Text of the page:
It's been seven weeks since Google announced its intention to buy Motorola Mobility for $12.5 billion, and still no one outside the company can quite agree on just what Google's driving motivation was. Fresh off his appearance at a Senatorial hearing and speaking to Bloomberg TV's Erik Schatzker, executive chairman Eric Schmidt chimes in to say the company won't "play favorites in the way people are concerned about… The Android ecosystem is the number one priority, and that we won't do anything with Motorola, or anyone else by the way, that would screw up the dynamics of that industry."
Schmidt goes on to claim that while the 17,000 gained patents will indeed "bulk up" its portfolio and hopefully bring about a stalemate to end all the litigation (a "rough truce with everybody else," as he puts it), it was not the main reason they picked up the company. "The majority of the reasoning had to do with the fact that we benefit by having a hardware partner at Google who knows how to build the next generation of tablets and phones," he said — and if you think that sounds a bit off when matched to his "won't play favorites" mantra, you're not alone. (For his part, HTC chief Peter Chou has gone on the record calling the acquisition "good news," at least regarding Android’s augmented patent portfolio.)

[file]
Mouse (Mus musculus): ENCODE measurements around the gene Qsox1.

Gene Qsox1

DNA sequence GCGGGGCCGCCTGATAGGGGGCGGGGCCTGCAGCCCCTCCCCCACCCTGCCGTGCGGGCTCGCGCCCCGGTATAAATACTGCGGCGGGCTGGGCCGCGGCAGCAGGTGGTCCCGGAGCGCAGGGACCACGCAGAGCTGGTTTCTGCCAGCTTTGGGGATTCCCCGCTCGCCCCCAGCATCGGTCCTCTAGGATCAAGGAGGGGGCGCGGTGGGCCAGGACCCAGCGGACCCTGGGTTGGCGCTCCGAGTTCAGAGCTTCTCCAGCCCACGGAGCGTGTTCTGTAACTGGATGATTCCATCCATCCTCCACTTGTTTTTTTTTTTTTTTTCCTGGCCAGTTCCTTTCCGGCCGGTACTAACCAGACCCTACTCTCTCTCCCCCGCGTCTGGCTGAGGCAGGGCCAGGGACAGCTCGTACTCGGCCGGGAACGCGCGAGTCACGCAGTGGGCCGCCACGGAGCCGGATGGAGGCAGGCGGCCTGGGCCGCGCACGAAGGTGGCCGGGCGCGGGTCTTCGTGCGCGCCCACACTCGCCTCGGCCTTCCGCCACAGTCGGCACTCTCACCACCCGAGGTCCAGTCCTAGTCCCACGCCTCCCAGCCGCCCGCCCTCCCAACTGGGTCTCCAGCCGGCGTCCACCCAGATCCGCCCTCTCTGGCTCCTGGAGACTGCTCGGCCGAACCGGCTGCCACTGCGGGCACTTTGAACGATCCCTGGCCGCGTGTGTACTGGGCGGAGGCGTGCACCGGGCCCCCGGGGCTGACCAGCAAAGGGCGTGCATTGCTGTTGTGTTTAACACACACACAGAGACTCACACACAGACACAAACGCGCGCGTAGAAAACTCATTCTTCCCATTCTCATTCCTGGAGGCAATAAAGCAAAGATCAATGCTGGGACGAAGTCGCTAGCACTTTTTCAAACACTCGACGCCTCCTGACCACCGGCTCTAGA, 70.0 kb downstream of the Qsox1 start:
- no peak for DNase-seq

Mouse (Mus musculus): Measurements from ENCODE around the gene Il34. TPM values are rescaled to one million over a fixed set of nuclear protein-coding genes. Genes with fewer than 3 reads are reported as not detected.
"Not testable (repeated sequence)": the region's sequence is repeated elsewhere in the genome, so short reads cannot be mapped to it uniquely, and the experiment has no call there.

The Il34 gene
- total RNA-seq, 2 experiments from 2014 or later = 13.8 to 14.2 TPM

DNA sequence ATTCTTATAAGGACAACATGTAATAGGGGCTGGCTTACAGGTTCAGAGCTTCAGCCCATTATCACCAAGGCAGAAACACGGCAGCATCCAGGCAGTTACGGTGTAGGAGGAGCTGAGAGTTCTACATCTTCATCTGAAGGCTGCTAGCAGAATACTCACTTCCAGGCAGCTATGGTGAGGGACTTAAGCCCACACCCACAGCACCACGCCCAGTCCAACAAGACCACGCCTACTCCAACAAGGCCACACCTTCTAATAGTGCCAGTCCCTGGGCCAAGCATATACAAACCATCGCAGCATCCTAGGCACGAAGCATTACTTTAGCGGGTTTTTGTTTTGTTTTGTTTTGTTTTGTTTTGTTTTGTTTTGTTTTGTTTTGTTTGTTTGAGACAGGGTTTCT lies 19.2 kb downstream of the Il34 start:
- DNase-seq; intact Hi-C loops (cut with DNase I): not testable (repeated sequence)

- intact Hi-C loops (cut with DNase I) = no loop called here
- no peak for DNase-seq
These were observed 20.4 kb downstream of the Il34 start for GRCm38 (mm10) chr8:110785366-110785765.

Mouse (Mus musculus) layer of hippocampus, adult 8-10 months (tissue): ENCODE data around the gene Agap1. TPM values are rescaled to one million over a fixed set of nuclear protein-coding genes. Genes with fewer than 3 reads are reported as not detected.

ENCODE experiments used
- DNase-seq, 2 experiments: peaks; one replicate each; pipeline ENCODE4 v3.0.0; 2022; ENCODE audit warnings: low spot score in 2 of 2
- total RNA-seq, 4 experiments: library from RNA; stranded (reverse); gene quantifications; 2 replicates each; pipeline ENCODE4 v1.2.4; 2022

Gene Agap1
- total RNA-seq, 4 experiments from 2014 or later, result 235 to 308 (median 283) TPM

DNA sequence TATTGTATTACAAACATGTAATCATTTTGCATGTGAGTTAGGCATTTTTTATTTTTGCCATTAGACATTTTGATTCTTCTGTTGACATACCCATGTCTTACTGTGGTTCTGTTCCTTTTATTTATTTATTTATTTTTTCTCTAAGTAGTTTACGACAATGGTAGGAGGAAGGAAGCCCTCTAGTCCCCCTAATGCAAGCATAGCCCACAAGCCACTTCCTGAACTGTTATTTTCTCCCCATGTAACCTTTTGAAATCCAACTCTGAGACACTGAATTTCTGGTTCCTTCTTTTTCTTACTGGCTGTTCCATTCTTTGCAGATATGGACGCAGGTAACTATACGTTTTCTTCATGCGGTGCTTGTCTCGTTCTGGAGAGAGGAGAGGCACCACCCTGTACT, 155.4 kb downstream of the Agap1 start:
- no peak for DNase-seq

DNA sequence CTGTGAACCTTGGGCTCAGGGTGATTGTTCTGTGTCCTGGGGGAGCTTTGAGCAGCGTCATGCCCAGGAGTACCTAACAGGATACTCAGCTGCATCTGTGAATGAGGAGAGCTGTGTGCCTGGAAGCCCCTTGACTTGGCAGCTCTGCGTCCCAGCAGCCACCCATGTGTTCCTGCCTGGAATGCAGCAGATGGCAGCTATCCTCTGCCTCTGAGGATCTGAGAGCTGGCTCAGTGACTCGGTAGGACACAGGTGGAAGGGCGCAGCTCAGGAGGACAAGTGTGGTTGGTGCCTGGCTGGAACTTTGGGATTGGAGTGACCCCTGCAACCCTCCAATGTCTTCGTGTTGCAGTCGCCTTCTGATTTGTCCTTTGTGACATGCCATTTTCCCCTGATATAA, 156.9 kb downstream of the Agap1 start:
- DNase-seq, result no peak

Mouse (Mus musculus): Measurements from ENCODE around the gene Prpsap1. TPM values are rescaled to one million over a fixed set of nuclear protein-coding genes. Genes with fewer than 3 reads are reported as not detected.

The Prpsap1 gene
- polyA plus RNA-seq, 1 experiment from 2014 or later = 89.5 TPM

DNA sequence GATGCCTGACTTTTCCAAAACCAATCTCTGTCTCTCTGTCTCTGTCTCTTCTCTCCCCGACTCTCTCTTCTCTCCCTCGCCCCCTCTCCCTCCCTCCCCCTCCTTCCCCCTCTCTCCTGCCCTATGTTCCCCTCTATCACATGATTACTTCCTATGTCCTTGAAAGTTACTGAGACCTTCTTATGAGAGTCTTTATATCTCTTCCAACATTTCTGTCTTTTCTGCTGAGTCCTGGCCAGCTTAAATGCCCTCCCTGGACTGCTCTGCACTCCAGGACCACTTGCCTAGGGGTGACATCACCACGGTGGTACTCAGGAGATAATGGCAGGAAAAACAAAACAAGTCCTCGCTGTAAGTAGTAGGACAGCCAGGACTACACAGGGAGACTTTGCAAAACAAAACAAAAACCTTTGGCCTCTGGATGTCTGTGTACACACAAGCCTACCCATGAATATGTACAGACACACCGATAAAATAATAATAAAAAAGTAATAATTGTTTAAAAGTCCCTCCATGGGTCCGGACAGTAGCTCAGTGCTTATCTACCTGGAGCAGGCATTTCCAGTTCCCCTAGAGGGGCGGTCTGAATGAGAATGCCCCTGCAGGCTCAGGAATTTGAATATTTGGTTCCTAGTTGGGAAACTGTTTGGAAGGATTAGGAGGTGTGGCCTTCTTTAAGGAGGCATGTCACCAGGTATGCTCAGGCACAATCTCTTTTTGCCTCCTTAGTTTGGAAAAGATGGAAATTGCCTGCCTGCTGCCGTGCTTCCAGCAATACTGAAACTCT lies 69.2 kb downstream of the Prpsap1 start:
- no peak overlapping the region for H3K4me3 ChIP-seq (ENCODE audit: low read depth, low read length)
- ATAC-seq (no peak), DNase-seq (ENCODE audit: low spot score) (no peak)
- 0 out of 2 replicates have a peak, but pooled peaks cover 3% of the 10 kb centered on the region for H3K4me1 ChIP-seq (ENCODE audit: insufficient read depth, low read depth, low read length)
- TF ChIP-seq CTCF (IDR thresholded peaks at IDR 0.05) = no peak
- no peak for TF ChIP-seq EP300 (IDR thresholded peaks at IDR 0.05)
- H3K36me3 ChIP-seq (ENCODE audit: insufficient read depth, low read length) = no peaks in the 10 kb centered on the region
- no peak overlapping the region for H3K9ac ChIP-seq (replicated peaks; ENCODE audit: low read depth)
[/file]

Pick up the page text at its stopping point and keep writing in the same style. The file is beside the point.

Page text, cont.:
This isn't far from the company's long-standing line on the matter. For its part, the company has maintained that the cocktail of reason was one part patent portfolio and two parts hardware expertise, with a dash of constant public reassurance its soon-to-be-adopted manufacturer wouldn't get preferential treatment. Still, however much of a rehash Schmidt's words are, this is really the first solid quote we've gotten on the matter — and probably the one we'll be hearing over and over again in the years to come.